Just like my last review, this one is a while coming. I know the author, Abraham Martinez, from way back in the early 2000s when we were both graphic design majors. Back in the day we would hang out, and we even developed a concept for a comic book, which never went through. Time went by and we didn't meet up again until around the first Frank N' Con, where he had this comic for sale. I fielded an interview with him which we also ended up not using. (Sorry Abe) And I told him I'd post a review of this comic for a column that I didn't end up starting until a few months ago. So, after much procratination and with several apologies to the author, here is my review of Fal: Hunter of Shadows.
FAL fallows the adventure of Jonah Lovecraft, a rather mood-stricken individual who, after witnessing the death of both his parents at the hands of demons, travels around slaying demonkind wherever they might appear on Earth. Aiding him is an enigmatic, and black-shadowed female figure that Jonah refers to as "the dark" who gives him supernatural abilities he can use to easily, and often rather bloodily, dispatch evil.
Now, after reading a paragraph like that you can pretty much see what one of the major weaknesses of this comic is: there's an awful lot of cliches. I had yet to also mention that the first demon attack involves a couple with their baby in the park, the Demons already know Fal by name and the powers Fal possesses involve him wielding a scythe and putting a Jack O' Lantern on his head. Yeah. Nothing brain-bending about that. The fact that the protagonist's last name is "Lovecraft" it's pretty transparent where the author was going when he developed this character. Unfortunately, he didn't make it there, as he was too busy rescuing a baby.
It's a shame since the high points of this book are so well done you really wish that the story hit a higher crescendo. Martinez's charm shines through in a place I know it would, in the artwork. While most of the details come from a vigorous Photoshopping it's very expertly done, and the book as a whole is unexpectedly very bright and colorful. What is most striking is how Fal's magic, and any accents that are used in and around him all involve autumnal tones. Martinez had discussed with me that more than a halloween theme, he had intended to make things fall more along the lines of autumn, and at last as far as the coloring he's succeeded. Also, even though the story is somewhat predictable the author manages to pace it in a way that shows a lot of understanding of the comic book format. Specifically, he shows us what's happening and keeps everything at a pace which makes every page engaging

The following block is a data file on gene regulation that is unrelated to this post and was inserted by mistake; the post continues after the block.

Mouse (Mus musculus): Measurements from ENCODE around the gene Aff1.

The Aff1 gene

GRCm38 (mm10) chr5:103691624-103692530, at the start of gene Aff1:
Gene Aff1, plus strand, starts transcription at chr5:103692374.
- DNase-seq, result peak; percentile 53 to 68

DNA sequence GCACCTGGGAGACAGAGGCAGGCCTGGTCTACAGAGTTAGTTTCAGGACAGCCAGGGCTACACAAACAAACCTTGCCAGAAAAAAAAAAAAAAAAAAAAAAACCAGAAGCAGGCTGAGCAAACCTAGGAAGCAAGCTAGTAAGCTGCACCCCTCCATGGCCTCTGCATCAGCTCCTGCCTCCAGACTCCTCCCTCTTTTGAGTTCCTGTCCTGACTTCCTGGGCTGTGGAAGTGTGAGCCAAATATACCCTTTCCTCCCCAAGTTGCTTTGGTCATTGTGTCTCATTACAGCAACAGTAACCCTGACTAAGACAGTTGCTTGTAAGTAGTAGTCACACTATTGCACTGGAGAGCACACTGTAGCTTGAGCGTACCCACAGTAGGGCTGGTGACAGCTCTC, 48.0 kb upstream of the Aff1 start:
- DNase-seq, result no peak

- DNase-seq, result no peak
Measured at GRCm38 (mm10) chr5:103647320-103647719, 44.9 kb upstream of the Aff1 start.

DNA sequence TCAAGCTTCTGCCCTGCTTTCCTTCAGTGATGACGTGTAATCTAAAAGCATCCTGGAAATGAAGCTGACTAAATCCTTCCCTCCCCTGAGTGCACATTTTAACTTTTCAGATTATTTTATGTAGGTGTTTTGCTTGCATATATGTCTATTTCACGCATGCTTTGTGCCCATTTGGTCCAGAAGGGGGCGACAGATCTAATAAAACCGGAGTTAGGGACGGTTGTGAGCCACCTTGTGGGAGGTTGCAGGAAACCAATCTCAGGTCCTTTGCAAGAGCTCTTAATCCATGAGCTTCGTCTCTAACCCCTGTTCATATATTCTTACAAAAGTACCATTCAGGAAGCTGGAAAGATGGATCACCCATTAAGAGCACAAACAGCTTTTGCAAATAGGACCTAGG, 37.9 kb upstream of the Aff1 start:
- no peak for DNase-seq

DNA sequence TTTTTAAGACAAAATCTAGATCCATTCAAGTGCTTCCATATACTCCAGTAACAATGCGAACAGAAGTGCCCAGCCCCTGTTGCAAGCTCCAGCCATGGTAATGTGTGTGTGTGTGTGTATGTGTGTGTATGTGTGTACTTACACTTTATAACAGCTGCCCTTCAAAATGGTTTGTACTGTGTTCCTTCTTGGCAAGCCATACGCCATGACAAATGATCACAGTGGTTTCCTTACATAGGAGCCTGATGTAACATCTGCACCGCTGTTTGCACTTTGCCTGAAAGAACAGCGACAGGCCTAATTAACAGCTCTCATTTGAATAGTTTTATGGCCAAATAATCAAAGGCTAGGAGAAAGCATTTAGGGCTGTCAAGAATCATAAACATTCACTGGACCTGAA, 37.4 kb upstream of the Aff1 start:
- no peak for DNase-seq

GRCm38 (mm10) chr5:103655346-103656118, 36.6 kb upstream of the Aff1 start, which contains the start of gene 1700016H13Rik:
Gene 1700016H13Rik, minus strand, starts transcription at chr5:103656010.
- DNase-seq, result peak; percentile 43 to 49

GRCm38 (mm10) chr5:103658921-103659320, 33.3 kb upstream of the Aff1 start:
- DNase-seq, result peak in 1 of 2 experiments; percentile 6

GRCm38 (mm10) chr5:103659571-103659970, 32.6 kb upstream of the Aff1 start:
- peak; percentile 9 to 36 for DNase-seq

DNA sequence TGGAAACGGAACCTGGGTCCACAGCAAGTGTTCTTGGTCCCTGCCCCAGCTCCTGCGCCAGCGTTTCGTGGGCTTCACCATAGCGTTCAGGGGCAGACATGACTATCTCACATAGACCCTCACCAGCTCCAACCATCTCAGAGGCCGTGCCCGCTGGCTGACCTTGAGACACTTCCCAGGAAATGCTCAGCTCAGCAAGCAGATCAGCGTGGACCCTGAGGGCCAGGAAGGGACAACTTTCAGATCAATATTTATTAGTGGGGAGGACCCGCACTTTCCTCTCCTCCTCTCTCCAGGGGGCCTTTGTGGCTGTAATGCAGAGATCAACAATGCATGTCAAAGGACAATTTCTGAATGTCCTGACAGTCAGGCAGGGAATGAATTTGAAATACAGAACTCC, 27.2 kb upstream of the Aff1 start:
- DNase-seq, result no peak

Fal: Hunter of Shadows is a comic that has a lot of potential. Once more issues come out I'm sure that the story will only improve off the simplicity that is this first issue and show us the Lovecraftian thematic that its author is hoping to achieve. Keep an eye on this one, it could get big.
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